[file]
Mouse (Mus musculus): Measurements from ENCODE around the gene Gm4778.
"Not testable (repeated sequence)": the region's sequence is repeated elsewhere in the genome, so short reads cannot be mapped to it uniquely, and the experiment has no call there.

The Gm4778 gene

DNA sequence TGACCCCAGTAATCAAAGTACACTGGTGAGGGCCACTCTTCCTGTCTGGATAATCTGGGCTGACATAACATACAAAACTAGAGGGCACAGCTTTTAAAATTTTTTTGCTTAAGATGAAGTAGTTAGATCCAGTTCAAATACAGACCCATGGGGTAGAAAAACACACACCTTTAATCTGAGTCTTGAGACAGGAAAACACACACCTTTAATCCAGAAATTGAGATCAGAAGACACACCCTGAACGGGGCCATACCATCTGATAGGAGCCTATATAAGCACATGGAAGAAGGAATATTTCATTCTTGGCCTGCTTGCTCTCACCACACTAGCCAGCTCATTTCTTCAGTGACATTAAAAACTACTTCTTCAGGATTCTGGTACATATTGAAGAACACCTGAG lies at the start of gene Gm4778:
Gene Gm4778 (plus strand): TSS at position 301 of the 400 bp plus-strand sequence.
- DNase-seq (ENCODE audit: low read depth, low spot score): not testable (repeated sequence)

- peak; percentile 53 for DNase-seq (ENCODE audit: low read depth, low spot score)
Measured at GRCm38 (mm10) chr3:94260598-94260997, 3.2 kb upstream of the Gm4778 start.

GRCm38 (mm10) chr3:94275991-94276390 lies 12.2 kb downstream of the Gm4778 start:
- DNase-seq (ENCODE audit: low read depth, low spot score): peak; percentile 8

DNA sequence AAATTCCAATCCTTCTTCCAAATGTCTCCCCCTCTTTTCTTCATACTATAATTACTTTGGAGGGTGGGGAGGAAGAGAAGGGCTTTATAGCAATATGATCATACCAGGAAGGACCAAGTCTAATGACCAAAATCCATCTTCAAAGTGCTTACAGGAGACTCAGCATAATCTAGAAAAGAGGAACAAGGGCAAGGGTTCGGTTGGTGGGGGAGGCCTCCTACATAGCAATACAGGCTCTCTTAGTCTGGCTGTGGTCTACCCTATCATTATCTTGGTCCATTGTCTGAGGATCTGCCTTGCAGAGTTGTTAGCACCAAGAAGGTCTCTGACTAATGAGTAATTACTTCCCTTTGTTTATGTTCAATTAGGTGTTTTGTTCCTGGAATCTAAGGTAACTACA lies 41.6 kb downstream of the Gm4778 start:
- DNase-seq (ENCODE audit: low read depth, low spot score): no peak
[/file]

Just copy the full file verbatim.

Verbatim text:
Mouse (Mus musculus): Measurements from ENCODE around the gene Gm4778.
"Not testable (repeated sequence)": the region's sequence is repeated elsewhere in the genome, so short reads cannot be mapped to it uniquely, and the experiment has no call there.

The Gm4778 gene

DNA sequence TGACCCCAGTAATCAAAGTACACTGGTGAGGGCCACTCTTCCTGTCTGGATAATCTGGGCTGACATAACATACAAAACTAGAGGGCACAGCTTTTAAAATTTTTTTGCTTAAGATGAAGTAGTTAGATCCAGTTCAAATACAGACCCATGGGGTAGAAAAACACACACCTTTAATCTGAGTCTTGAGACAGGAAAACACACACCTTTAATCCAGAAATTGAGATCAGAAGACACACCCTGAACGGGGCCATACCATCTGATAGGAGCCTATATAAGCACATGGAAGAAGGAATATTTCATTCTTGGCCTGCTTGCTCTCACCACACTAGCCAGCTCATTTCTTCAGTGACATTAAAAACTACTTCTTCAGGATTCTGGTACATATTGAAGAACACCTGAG lies at the start of gene Gm4778:
Gene Gm4778 (plus strand): TSS at position 301 of the 400 bp plus-strand sequence.
- DNase-seq (ENCODE audit: low read depth, low spot score): not testable (repeated sequence)

- peak; percentile 53 for DNase-seq (ENCODE audit: low read depth, low spot score)
Measured at GRCm38 (mm10) chr3:94260598-94260997, 3.2 kb upstream of the Gm4778 start.

GRCm38 (mm10) chr3:94275991-94276390 lies 12.2 kb downstream of the Gm4778 start:
- DNase-seq (ENCODE audit: low read depth, low spot score): peak; percentile 8

DNA sequence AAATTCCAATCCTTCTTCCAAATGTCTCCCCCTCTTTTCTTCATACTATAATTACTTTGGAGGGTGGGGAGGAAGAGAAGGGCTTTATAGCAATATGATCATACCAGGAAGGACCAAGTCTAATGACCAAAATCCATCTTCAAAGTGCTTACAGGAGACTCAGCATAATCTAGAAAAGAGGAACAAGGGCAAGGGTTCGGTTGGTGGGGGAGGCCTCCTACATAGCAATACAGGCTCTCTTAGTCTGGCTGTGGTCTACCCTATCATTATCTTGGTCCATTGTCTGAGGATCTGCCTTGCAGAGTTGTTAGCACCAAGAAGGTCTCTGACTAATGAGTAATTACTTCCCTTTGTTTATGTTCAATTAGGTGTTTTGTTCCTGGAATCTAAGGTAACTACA lies 41.6 kb downstream of the Gm4778 start:
- DNase-seq (ENCODE audit: low read depth, low spot score): no peak